this.method2 = this.method2 || defaultTo(new Function('return new Object();'));


var ConcreteImplementation = function ConcreteImplementation() {

    this.datum1 = 1;
    this.datum2 = 'str';

    this.method1 = function method1() {
        return true;
    this.method2 = function method2() {
        return {};

    //Applies Interface (Implement iAbstractClass Interface)
    iAbstractClass.apply(this);  // .call / .apply after precept definitions


Precept Resolver

The resolvePrecept function is a utility & helper function to use inside of your Abstract Class. Its job is to allow for customized implementation-handling of encapsulated Precepts (data & behavior). It can throw errors or warn — AND — assign a default value to the Implementor class.


The iAbstractClass defines the interface to be used. Its approach entails a tacit agreement with its Implementor class. This interface assigns each precept to the same exact precept namespace — OR — to whatever the Precept Resolver function returns. However, the tacit agreement resolves to a context — a provision of Implementor.


The Implementor simply ‘agrees’ with an Interface (iAbstractClass in this case) and applies it by the use of Constructor-Hijacking: iAbstractClass.apply(this). By defining the data & behavior above, and then hijacking the Interface’s constructor — passing Implementor’s context to the Interface constructor — we can ensure that Implementor’s overrides will be added, and that Interface will explicate warnings and default values.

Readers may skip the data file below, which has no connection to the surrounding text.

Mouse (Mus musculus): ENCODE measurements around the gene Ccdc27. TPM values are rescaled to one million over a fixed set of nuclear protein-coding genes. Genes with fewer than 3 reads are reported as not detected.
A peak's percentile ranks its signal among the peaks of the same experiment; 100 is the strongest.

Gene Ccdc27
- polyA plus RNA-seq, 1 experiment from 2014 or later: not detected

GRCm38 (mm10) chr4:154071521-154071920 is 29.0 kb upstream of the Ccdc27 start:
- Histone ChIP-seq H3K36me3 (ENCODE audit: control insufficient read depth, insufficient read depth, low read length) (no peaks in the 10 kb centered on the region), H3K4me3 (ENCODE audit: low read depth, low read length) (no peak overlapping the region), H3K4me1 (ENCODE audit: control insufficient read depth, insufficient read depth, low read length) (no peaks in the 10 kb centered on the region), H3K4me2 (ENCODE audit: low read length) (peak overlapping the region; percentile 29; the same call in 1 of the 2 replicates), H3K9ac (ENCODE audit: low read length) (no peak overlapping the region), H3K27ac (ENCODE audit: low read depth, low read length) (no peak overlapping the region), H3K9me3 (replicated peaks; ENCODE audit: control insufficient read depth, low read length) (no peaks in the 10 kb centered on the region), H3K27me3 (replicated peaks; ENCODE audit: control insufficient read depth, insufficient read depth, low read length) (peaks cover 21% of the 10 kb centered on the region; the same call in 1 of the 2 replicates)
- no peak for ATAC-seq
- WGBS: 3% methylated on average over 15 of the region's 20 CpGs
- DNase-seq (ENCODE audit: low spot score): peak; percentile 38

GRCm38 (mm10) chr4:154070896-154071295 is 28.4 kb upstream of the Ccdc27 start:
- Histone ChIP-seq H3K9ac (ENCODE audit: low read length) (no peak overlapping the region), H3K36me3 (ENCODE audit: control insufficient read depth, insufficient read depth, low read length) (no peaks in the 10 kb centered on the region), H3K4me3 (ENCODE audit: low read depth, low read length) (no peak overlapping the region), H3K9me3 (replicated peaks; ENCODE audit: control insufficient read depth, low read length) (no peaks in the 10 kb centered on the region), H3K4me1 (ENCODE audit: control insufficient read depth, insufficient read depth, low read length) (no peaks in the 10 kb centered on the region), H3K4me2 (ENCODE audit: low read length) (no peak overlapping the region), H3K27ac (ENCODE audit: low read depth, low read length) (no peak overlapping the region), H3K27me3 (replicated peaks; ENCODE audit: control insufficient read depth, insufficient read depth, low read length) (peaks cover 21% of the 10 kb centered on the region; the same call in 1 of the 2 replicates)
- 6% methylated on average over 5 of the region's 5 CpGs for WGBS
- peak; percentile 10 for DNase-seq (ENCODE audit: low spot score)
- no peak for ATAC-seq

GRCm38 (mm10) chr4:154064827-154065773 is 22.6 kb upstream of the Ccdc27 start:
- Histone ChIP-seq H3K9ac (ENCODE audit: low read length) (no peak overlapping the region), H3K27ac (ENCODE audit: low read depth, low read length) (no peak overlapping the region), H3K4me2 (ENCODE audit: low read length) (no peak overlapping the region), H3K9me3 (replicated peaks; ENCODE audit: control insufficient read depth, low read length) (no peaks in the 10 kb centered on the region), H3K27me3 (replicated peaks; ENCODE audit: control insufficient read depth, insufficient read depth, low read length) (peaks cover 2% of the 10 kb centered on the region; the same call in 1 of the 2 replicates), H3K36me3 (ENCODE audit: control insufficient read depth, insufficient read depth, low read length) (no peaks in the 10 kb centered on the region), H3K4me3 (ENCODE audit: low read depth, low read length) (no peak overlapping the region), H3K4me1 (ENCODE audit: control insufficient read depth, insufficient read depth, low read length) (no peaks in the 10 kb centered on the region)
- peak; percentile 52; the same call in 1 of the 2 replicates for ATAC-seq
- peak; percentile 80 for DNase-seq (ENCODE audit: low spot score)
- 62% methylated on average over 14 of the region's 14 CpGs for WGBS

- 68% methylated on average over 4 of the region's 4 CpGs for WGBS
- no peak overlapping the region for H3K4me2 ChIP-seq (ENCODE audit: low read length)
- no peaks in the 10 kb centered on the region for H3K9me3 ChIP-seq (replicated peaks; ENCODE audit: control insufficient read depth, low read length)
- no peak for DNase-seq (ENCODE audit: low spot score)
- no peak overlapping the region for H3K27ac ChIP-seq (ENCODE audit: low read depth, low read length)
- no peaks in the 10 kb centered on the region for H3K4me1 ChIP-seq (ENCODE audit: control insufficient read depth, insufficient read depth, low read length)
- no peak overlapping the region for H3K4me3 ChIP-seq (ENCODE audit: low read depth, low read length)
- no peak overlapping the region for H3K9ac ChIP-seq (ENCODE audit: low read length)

This is a very non-cumbersome approach which has served my team & I very well for the course of time and different projects. However, it does have some caveats & drawbacks.


Though this helps implement consistency throughout your software to a significant degree, it does not implement true interfaces — but emulates them. Though definitions, defaults, and warnings or errors are explicated, the explication of use is enforced & asserted by the developer (as with much of JavaScript development).

This is seemingly the best approach to “Interfaces in JavaScript”, however, I would love to see the following resolved:

  • Assertions of return types
  • Assertions of signatures
  • Freeze objects from delete actions
  • Assertions of anything else prevalent or needed in the specificity of the JavaScript community

That said, I hope this helps you as much as it has my team and I.

Solution 5:

Hope, that anyone who’s still looking for an answer finds it helpful.

You can try out using a Proxy (It’s standard since ECMAScript 2015):

latLngLiteral = new Proxy({},{
    set: function(obj, prop, val) {
        //only these two properties can be set
        if(['lng','lat'].indexOf(prop) == -1) {
            throw new ReferenceError('Key must be "lat" or "lng"!');

        //the dec format only accepts numbers
        if(typeof val !== 'number') {
            throw new TypeError('Value must be numeric');

        //latitude is in range between 0 and 90
        if(prop == 'lat'  && !(0 < val && val < 90)) {
            throw new RangeError('Position is out of range!');
        //longitude is in range between 0 and 180
        else if(prop == 'lng' && !(0 < val && val < 180)) {
            throw new RangeError('Position is out of range!');

        obj[prop] = val;

        return true;

Then you can easily say:

myMap = {}
myMap.position = latLngLiteral;

Solution 6:

You need interfaces in Java since it is statically typed and the contract between classes should be known during compilation. In JavaScript it is different. JavaScript is dynamically typed; it means that when you get the object you can just check if it has a specific method and call it.